Bibliography
  1. Giudice LC. “Clinical practice. Endometriosis”. The New England Journal of Medicine 362.25 (2010): 2389-2398.
  2. Dmitrieva N., et al. “Resolvins RvD1 and 17(R)-RvD1 alleviate signs of inflammation in a rat model of endometriosis”. Fertility and Sterility 102.4 (2014): 1191-1196.
  3. Vercellini P., et al. “Endometriosis: pathogenesis and treatment”. Nature Reviews. Endocrinology 10.5 (2014): 261-275.
  4. Tokushige N., et al. “Nerve fibres in peritoneal endometriosis”. Human Reproduction 21.11 (2006): 3001-3007.
  5. Zhang X., et al. “Innervation of endometrium and myometrium in women with painful adenomyosis and uterine fibroids”. Fertility and Sterility 94.2 (2010): 730-737.
  6. Delgado-Rosas F., et al. “The effects of ergot and non-ergot-derived dopamine agonists in an experimental mouse model of endometriosis”. Reproduction142.5 (2011): 745-55.
  7. Novella-Maestre E., et al. “Effect of antiangiogenic treatment on peritoneal endometriosis-associated nerve fibers”. Fertility and Sterility98.5 (2012): 1209-1217.
  8. Stratton P and Berkley KJ. “Chronic pelvic pain and endometriosis: translational evidence of the relationship and implications”. Human Reproduction Update 17.3 (2011): 327-346.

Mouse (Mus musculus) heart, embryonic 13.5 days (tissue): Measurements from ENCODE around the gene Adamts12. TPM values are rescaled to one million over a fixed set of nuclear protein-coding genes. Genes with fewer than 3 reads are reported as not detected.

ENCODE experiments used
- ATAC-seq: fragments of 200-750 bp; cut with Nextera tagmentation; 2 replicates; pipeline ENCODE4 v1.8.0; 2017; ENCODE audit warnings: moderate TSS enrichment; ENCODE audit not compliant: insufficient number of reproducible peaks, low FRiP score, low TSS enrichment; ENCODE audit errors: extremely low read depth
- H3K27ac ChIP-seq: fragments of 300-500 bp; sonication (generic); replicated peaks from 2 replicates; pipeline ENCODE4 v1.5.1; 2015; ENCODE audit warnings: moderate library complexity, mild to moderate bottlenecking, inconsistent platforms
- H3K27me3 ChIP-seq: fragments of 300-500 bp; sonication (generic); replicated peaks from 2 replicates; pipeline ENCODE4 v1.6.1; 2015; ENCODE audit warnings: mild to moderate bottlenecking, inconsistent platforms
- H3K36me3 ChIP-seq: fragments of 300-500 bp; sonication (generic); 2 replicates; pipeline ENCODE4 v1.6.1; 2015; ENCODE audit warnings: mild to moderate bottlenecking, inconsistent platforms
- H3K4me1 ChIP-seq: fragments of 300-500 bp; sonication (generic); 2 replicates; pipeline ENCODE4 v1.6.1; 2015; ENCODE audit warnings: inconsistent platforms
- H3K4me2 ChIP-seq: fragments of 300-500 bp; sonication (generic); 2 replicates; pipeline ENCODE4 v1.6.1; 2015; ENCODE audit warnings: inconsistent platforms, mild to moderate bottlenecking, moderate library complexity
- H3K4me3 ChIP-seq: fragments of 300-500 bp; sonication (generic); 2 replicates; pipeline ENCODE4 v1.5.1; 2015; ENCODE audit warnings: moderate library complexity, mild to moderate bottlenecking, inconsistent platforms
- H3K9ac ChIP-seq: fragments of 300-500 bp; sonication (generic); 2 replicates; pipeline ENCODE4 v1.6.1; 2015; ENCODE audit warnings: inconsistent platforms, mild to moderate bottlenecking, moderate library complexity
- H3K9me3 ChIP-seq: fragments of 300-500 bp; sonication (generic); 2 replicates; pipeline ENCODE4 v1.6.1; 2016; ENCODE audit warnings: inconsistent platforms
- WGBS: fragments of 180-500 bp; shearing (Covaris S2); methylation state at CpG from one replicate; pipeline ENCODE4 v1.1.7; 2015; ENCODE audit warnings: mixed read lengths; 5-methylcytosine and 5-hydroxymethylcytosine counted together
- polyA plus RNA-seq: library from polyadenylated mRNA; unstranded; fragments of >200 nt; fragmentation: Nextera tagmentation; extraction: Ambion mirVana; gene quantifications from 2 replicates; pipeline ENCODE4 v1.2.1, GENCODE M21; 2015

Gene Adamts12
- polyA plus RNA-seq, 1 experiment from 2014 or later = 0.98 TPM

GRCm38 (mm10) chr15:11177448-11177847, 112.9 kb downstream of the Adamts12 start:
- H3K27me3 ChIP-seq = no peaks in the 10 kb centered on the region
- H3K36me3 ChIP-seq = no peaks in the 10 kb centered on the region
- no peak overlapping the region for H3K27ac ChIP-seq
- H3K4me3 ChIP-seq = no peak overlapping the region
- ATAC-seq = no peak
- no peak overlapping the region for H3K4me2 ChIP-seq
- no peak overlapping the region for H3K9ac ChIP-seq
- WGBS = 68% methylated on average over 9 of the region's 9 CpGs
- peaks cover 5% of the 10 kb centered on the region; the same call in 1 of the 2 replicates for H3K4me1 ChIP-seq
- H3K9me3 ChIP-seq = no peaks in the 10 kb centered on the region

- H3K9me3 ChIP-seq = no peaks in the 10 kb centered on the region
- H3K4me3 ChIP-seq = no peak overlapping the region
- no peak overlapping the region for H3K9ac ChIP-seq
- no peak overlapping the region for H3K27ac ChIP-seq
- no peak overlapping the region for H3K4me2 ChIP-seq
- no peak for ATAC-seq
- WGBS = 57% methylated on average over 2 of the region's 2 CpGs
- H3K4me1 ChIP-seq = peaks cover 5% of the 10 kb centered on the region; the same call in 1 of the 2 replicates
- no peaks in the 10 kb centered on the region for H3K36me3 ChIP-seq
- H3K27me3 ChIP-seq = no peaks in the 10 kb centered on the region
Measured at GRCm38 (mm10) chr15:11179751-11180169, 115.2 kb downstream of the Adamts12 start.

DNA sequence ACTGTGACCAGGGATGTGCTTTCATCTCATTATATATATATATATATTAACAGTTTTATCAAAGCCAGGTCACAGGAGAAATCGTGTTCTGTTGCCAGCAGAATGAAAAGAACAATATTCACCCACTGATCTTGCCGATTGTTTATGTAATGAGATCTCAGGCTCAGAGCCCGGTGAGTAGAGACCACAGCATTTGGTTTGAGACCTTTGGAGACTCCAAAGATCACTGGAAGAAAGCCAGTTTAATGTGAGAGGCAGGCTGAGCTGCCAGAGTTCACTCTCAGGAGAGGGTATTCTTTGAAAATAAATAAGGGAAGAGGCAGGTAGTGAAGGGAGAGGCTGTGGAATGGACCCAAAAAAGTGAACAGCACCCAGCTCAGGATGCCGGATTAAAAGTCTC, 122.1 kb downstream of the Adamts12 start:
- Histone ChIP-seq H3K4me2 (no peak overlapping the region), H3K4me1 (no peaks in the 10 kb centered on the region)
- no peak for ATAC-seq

9. Lorencatto C., et al. “Depression in women with endometriosis with and without chronic pelvic pain”. Acta Obstetricia et Gynecologica Scandnavica 85.1 (2006): 88-92.
  10. Dmitrieva N., et al. “Telemetric assessment of referred vaginal hyperalgesia and the effect of indomethacin in a rat model of endometriosis”. Frontiers in Pharmacology 3 (2012): 158.
  11. McAllister SL., et al. “Sprouted innervation into uterine transplants contributes to the development of hyperalgesia in a rat model of endometriosis”. PLoS One7.2 (2012): e31758.
  12. Vernon MW and Wilson EA. “Studies on the surgical induction of endometriosis in the rat”. Fertility and Sterility 44.5 (1985): 684-694.
  13. Cason AM., et al. “Estrous changes in vaginal nociception in a rat model of endometriosis”. Hormones and Behavior 44.2 (2003): 123-131.
  14. Dmitrieva N., et al. “Endocannabinoid involvement in endometriosis”. Pain151.3 (2010): 703-710.
Copyright: © 2015 Garcia-Pascual. This is an open-access article distributed under the terms of the Creative Commons Attribution License, which permits unrestricted use, distribution, and reproduction in any medium, provided the original author and source are credited.